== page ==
What you need to know

  • The positive predictive value of a positive lateral flow device (LFD) test depends on the underlying likelihood of disease
  • When the disease incidence is low, a positive result should be validated by a polymerase chain reaction (PCR) test. However, if your clinical opinion is that covid-19 is likely, then a positive test is likely to be reliable
  • LFD testing is not recommended when the person has symptoms of covid-19, as a negative LFD is not sufficient to rule out covid-19
  • If a symptomatic patient informs you that they have had a negative covid-19 test, check what type of test was done
  • If covid-19 is clinically suspected, a PCR test is recommended, even if the patient has received a negative result from a recent LFD test

Then question is can we in Sri Lanka without knowing the TRUE disease incidence use the Rapid Antigen Test accurately? 

Use the direct link to alter the Pre-Test probability of this Infographic – LINK

 

 

 

 

 

 

 


 

 

 

 

 

 

 

 

 

 

What do clinicians need to know to understand a test result?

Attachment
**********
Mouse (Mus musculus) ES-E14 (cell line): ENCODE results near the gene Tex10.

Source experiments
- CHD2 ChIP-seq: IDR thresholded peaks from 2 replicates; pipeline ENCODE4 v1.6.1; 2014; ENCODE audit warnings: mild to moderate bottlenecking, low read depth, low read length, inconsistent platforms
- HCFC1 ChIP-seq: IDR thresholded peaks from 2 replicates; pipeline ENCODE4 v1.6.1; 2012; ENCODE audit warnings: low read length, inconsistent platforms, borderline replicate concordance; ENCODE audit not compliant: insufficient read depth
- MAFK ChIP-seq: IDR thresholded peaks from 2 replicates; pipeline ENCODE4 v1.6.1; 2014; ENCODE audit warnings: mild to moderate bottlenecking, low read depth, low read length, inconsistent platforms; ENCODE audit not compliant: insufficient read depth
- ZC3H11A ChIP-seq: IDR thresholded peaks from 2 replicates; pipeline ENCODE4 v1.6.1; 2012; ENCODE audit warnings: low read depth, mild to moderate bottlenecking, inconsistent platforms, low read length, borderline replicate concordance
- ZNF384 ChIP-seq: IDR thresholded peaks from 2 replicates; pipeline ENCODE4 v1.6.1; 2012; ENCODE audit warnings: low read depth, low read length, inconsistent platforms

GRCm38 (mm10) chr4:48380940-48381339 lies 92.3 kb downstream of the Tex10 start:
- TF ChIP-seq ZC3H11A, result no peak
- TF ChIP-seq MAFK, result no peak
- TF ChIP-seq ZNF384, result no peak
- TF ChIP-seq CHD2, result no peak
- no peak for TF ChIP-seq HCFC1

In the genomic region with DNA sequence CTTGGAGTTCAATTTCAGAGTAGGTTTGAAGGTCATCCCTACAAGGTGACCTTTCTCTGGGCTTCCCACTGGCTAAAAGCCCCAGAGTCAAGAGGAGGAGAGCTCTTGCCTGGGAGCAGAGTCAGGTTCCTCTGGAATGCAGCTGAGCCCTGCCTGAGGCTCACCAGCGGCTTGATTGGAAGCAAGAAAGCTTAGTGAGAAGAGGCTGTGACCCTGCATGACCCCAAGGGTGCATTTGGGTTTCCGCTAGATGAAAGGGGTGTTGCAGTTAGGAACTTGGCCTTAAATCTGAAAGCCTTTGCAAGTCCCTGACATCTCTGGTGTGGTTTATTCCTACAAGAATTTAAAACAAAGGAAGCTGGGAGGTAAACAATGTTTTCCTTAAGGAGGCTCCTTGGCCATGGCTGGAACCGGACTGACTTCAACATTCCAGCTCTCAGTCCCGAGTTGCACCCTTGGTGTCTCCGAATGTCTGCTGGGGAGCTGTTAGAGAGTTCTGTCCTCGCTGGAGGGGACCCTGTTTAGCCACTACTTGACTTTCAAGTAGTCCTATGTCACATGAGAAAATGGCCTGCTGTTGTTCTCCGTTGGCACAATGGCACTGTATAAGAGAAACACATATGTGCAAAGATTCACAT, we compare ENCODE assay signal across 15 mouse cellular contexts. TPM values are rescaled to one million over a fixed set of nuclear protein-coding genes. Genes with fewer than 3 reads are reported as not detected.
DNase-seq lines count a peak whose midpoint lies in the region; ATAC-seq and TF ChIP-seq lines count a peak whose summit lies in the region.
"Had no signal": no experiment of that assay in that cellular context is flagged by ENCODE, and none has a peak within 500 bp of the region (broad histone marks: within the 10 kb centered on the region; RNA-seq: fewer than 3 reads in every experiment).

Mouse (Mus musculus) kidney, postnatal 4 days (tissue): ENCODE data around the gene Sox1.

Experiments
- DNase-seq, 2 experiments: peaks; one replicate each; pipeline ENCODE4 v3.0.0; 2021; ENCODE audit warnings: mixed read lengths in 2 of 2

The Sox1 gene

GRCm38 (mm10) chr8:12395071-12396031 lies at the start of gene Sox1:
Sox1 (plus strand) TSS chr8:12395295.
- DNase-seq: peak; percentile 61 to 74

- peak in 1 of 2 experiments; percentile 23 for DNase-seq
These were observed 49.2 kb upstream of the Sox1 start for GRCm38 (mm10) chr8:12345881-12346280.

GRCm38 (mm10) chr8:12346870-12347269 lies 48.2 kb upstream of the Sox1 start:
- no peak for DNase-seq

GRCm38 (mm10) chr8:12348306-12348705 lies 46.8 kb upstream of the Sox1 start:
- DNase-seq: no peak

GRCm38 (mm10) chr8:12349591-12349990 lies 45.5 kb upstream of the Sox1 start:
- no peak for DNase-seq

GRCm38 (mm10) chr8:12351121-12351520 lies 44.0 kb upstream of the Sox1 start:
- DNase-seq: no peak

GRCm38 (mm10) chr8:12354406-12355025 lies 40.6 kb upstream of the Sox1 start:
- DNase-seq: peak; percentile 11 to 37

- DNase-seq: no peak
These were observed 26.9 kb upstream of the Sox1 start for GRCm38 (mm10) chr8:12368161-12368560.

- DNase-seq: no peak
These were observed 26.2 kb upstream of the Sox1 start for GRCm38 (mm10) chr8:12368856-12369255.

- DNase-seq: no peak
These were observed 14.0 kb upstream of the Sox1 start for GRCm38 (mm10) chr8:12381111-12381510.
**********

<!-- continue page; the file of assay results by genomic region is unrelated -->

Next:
Test characteristics (sensitivity and specificity) alone are of limited value in interpreting the test result. Knowing the pre-test probability, or the underlying likelihood of an individual having covid-19, is vital for interpreting the test result.

To assess this, inquire about why the test was done, as well as other factors that might influence underlying risk of covid-19, including:

• epidemiological link (eg, contact with a known case or link to an outbreak)

• travel to or residence in an area of higher transmission • occupational risk
• symptoms suggestive of covid-19
• vaccination status

• history of previous infection.

A good understanding of the local epidemiology (local UK data are available at https://coronavirus.data.gov.uk/) can improve interpretation. Where it is known, it may be helpful to shift the pre-test probability up or down based on age or other risk factors. For example, if assessing the result of a student, knowledge of recent outbreaks among students or high infection rates in young adults, would push an estimate up. Conversely, rates of infection tend to be lower in older adults who have fewer social contacts and (in the UK) are now mostly immunised.

Also consider the quality of the testing (eg, who did the test, their familiarity with testing, and whether they used a recognised test). The sensitivity and possibly the specificity may decline if the quality of testing is weaker.


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